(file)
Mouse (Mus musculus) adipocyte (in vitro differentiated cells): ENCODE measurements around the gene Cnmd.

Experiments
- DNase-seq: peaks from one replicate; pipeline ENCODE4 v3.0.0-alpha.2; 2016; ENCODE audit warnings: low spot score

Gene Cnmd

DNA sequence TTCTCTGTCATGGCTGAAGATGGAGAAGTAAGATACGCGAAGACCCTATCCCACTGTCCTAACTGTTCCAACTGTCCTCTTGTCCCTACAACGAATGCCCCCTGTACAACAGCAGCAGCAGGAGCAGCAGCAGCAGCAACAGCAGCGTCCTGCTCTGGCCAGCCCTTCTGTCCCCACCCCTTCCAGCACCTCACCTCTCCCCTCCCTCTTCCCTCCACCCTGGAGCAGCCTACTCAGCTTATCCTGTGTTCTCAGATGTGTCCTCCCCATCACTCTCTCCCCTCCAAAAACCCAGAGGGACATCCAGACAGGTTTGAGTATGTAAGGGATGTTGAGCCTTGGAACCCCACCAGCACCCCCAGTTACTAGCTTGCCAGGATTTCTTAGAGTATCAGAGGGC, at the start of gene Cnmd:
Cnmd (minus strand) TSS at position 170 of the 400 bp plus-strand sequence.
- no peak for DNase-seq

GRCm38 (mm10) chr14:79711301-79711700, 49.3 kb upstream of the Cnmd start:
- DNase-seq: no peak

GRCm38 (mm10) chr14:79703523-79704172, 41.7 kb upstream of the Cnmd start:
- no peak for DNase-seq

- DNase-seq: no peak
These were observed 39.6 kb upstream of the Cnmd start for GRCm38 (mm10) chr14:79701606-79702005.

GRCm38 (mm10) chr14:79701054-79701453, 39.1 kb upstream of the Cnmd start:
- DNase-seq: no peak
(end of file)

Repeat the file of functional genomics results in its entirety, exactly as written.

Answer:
Mouse (Mus musculus) adipocyte (in vitro differentiated cells): ENCODE measurements around the gene Cnmd.

Experiments
- DNase-seq: peaks from one replicate; pipeline ENCODE4 v3.0.0-alpha.2; 2016; ENCODE audit warnings: low spot score

Gene Cnmd

DNA sequence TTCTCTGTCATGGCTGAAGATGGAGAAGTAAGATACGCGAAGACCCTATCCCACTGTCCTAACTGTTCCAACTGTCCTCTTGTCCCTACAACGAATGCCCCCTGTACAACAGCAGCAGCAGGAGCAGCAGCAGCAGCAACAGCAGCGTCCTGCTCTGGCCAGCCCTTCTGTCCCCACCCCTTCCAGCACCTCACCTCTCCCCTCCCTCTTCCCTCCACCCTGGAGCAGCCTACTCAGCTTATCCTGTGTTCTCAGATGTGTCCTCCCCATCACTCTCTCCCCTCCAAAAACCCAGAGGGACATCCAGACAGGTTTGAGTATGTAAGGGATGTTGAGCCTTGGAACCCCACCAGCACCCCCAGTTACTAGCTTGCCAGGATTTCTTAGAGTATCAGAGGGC, at the start of gene Cnmd:
Cnmd (minus strand) TSS at position 170 of the 400 bp plus-strand sequence.
- no peak for DNase-seq

GRCm38 (mm10) chr14:79711301-79711700, 49.3 kb upstream of the Cnmd start:
- DNase-seq: no peak

GRCm38 (mm10) chr14:79703523-79704172, 41.7 kb upstream of the Cnmd start:
- no peak for DNase-seq

- DNase-seq: no peak
These were observed 39.6 kb upstream of the Cnmd start for GRCm38 (mm10) chr14:79701606-79702005.

GRCm38 (mm10) chr14:79701054-79701453, 39.1 kb upstream of the Cnmd start:
- DNase-seq: no peak